Whenever I see discussion of who changed what lines in Bukowski's pre-Martin poetry I smell a red herring or a straw man or whatever kind of logical fallacy you want to hang on it. Like it's an attempted distraction from the real issue, which is Martin's destructive "editing." "Look: this happened before Martin, therefore Martin can't be blamed for what he did."

    Why there are differences between these two versions might be interesting to the 20 or 200 people who read this, but not to anyone else. Because no one else will ever read either version. On the other hand, there are hundreds of thousands of Martin's posthumous Bukowski books on people's shelves.

    I'm not trying to say there's no point in looking at these, there is - it's fun to do it. But it doesn't prove (or disprove) anything. If that's what anyone is trying to do. Which they may or may not not be. But I typed all of this anyway, so here it is.
  9. I wasn't attempting to suggest that this is an argument against what we know JM did. Rather, I thought I at least inferred fairly clearly that this editing has zero connection to the later edits despite any oddities associated with the editing. But, when one has a hypothesis, no matter how compelling, it's always best to consider any and all evidence to demonstrate that the hypothesis is still completely valid despite what some might view as evidence potentially to the contrary. In other words, consider everything or else the possible perception is that your hypothesis may be weakened.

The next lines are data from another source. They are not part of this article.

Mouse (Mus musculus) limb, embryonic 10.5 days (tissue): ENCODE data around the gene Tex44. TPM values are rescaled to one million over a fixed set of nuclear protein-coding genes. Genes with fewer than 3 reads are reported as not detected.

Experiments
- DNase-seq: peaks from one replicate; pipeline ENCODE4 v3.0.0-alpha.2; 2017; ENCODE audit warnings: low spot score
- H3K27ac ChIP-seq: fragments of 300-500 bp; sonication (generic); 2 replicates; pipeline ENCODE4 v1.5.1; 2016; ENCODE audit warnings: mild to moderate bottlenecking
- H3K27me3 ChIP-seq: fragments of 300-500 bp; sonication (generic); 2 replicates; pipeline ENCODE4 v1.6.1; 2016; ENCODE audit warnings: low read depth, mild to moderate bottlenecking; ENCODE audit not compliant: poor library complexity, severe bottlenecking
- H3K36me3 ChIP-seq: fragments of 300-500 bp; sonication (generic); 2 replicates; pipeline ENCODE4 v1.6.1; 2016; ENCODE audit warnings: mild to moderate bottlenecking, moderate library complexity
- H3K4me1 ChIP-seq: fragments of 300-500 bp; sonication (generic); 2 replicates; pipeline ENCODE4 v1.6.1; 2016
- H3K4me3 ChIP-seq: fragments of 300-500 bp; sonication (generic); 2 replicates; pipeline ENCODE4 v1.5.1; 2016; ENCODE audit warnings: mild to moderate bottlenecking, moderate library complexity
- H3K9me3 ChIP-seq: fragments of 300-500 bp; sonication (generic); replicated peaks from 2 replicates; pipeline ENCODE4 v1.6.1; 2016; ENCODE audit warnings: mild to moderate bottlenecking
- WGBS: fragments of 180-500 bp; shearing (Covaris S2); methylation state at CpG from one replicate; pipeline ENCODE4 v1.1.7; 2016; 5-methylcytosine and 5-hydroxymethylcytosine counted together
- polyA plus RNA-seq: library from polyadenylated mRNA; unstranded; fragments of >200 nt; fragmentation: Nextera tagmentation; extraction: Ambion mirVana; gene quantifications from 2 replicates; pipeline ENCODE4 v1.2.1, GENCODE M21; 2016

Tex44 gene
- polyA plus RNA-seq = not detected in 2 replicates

10. I wasn't referring to what you wrote as much as the "Now, who made those changes?" line, which I read as intentionally provocative. Because who made the changes isn't relevant to anything but The San Francisco Review.

    Everything you say about hypothesis is all well and good, but it's worth remembering that we're talking about art. If someone wants to say that John Martin ruined half of Bukowski's collected poetry, that is not a hypothesis, it's an observation of artistic work. Which is typically emotional and unscientific. Like art itself.

    That's a point I'll continue to make because I believe the destructive meddling has already been sufficiently "proven." Now we're talking about art, and what is or isn't an artist's genuine work.
    Purple Stickpin likes this.
  11. My question could be read as provocative, but it wasn't. I think it's safe to assume most poems published posthumously were not changed by Bukowski. I wasn't trying to imply otherwise. I was genuinely trying to figure out who changed this particular poem. And I don't think it was any of the editors involved. Not G. Hitchcock --who by the way disliked Bukowski, and said as much in print and interviews over the years, and that's why he never published Bukowski in Kayak-- nor R. Miller --who did like Bukowski's poetry. And I'm almost sure Larsen didn't change the poem when he published Longshot Pomes.
  12. Pogue Mahone

    Pogue Mahone Officials say drugs may have played a part Redwood Original

    We know that Bukowski re-worked his own poems back then. Probably because some publishers actually sent them back in a timely manner. To me, this time is very different than what happened later -- especially with prose.
  13. No, it isn't.
    It's a different but also "real" issue.

    Because the fact that this enormous volume of work that had been destroyed by JM (and is obviously more public than any small-press-appearance) is NOT a reason to ignore other changes in Bukowski's work, be it post- or prehumous.

    If our goal in the end is, to have the most reliable corpus of Bukowski's work possible, we have to go for other changes than Martin's just as well. They are worth a look and a few questions. And to care for them does Not make Martin's abuse any smaller. It just shows, that the field we have to work is wider and bigger than expected.
    Purple Stickpin likes this.
  14. I guess it's comparatively so minor that it seems unimportant to me. Though there's obviously value in correcting as much as possible.

Share This Page